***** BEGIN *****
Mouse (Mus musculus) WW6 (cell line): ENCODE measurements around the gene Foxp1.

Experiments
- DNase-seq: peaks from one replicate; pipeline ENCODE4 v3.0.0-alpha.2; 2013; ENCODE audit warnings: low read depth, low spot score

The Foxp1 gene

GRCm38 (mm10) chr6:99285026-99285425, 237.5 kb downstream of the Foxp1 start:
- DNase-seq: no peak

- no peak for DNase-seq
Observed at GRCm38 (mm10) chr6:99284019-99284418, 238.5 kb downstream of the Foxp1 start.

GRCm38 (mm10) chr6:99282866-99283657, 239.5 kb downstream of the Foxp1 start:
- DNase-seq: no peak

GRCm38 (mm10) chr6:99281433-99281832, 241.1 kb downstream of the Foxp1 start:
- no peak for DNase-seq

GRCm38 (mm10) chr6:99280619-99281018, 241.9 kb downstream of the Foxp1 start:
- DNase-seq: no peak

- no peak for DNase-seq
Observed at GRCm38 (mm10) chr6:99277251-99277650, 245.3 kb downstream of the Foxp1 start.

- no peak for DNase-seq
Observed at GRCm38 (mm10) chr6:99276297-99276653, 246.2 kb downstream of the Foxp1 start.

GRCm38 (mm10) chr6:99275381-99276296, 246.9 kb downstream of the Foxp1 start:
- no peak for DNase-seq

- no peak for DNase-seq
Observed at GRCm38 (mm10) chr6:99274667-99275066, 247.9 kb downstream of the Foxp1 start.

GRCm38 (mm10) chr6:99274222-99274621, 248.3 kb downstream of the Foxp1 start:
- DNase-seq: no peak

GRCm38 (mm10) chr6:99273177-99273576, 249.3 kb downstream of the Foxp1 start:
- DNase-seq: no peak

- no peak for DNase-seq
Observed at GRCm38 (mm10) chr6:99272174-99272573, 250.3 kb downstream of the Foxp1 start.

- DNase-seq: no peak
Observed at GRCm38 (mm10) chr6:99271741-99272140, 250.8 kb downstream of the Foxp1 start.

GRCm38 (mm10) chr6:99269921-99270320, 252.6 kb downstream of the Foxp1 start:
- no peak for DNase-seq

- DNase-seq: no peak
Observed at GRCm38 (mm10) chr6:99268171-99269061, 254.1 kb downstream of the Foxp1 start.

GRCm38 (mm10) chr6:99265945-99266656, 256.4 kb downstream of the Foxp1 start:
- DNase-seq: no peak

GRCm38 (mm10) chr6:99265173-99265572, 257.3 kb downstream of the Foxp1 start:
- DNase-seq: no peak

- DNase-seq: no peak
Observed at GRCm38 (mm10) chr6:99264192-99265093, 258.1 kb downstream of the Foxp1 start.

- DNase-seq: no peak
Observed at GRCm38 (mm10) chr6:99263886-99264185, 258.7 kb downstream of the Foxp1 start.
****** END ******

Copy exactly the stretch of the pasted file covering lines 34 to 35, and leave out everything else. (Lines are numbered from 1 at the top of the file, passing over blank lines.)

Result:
Observed at GRCm38 (mm10) chr6:99268171-99269061, 254.1 kb downstream of the Foxp1 start.

GRCm38 (mm10) chr6:99265945-99266656, 256.4 kb downstream of the Foxp1 start: